Education Minister Cain Mathema has opposed his Deputy who early this week expressed fears that there will be chaos when schools fully open next week as the schools are generally not ready to receive learners.
Primary and Secondary Education deputy minister Edgar Moyo yesterday admitting that they don’t have enough teachers to cater for such huge volumes.
Schools are expected to open on Monday for Forms 1 and 2, Grades 1 to 5 and Early Childhood Development, meaning they will be operating at full throttle after closing in March due to COVID-19 lockdown restrictions.
Teachers refused to return to work when schools reopened September for examination classes citing poor salaries.
However, despite teachers’ unions and other stakeholders advising government not to open schools yet, the ministry went on to announce a phased reopening of schools.
“The successful re-opening of phase three would require more teachers to attend classes because their numbers currently are insufficient to handle large volumes of students who will be coming in, which is about three million,” Moyo said.
Minister Mathema however says that when the last classes go back to school next week they will find that adequate measures informed by World Health Organisation (WHO) guidelines have been put in place to ensure safety of pupils.
The Minister said in keeping with social distancing rules, the classes would be broken into smaller groups handled by additional teachers already employed at schools, while examinations will see pupils spread across more classrooms or sitting in spacious halls to minimise chances of infection.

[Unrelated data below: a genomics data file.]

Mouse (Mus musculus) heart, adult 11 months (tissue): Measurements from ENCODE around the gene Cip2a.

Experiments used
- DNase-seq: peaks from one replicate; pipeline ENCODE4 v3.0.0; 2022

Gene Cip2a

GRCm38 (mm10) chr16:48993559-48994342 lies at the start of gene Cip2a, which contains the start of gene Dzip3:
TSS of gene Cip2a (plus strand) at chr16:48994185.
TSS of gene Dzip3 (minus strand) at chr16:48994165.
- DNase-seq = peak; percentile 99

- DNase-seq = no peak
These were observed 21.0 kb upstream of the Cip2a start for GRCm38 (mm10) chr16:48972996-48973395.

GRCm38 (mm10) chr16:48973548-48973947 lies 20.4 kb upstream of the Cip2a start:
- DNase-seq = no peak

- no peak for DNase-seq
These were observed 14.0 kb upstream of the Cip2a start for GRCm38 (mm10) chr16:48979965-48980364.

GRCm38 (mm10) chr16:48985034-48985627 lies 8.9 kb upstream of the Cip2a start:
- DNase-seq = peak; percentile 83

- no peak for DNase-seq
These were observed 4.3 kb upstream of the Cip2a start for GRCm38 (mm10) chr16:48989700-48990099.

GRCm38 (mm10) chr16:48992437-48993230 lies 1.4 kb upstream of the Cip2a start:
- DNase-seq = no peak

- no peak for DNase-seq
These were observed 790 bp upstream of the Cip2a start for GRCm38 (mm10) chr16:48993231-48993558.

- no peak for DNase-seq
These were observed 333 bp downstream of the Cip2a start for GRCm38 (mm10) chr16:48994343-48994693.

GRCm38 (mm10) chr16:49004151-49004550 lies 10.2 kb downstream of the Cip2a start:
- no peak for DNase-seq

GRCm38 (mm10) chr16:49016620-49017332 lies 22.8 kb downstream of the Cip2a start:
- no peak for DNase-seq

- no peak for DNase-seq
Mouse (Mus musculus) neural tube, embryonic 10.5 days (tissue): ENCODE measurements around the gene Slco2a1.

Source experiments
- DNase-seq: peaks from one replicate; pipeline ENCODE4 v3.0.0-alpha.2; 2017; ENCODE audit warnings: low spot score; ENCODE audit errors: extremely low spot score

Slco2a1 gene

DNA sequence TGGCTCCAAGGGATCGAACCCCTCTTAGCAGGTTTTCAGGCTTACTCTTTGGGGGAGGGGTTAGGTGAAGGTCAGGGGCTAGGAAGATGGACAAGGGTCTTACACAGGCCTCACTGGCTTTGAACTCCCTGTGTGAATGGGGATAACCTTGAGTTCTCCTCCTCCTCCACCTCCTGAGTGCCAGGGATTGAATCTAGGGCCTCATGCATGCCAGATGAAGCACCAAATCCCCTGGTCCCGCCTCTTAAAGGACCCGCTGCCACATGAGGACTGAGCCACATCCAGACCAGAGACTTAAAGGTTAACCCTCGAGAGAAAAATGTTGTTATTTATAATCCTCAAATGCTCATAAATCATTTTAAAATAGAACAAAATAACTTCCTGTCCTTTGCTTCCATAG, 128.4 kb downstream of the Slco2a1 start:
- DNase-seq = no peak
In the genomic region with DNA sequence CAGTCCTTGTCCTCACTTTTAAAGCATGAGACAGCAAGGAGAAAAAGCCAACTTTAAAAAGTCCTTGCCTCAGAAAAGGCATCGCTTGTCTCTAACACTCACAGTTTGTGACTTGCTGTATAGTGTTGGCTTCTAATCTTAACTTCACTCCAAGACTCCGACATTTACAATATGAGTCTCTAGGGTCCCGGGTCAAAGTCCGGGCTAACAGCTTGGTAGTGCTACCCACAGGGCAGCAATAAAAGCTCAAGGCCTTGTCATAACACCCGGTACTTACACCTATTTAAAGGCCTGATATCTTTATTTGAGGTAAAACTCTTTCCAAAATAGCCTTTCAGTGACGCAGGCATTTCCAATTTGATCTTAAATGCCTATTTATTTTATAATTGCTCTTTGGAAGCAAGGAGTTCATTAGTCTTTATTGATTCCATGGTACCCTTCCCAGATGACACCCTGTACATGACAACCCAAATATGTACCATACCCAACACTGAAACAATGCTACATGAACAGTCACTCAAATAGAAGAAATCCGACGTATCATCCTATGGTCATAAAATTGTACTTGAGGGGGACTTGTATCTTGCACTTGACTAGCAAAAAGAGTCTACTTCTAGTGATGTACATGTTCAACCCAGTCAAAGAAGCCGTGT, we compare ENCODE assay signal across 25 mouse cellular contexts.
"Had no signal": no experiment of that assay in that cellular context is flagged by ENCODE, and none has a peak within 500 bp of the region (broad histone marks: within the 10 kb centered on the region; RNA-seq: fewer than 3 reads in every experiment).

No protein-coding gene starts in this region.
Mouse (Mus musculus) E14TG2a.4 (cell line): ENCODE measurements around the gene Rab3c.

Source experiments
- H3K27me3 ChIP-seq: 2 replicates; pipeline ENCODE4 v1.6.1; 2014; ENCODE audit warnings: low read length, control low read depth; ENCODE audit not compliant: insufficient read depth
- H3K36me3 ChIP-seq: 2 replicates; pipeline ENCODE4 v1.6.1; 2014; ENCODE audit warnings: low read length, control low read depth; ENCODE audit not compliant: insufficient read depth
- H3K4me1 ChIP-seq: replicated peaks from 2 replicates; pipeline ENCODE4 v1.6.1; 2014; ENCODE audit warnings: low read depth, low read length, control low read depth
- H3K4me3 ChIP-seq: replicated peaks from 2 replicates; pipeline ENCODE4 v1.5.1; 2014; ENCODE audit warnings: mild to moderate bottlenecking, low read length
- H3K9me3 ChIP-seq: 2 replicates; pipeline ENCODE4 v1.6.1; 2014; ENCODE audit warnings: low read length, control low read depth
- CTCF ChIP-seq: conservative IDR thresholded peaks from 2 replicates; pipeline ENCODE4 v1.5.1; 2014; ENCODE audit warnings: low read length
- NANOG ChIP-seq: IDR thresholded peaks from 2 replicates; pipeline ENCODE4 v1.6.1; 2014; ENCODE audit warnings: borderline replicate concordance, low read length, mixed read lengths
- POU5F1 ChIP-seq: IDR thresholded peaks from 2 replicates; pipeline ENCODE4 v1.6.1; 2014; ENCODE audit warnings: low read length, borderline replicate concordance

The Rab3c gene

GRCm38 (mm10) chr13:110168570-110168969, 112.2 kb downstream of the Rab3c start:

Mathema said schools will not be allowed to crowd learners as some schools will do hot-seating while others students will be given specific dates for coming to school.
“Let us not get the impression that there is anarchy. There is no anarchy at schools. We are ready to welcome all learners back to school. It is all systems go, we are starting our exams in December.
“Let us allow the school heads to manage the schools as best as they can under the situation. We have recruited 5 300 more teachers. So it is those teachers who will assist us to manage the situation,” said Minister Mathema.
He said the ministry has done what needed to be done in terms of adherence to WHO protocols, including breaking classes into smaller groups and ensuring masks and sanitisers are available and used.
“What we want is to see all teachers at work. We are not happy that some teachers are not at work. We want them back to manage learners under the Covid-19 situation,” said Minister Mathema.
“Government through the Public Service, Labour and Social Welfare Ministry is negotiating with all civil servants’ representatives and we hope the results of these negotiations will see all the teachers coming back to work.
“We have managed the situation under Covid-19. Let’s hope they will agree with the Government. We want the teachers back, the learners want them back and the parents want them back.”
But the industrial action by some teachers will have an impact.
“We will definitely experience a serious shortage of teachers to successfully attend to the extra classes created by social distancing requirements,” said National Association of Secondary Heads (NASH) president Mr Arthur Maposa.
National Association of Primary Heads (NAPH) president Mrs Cynthia Khumalo said there is also a challenge of adequate teachers reporting for duty.
Meanwhile, most private schools have been adhering to Government’s laid down protocols. Dr Tapera Chikandiwa, director of Higher Achievers School said they have further broken classes to ensure social distancing protocols are maintained.
Source: State Media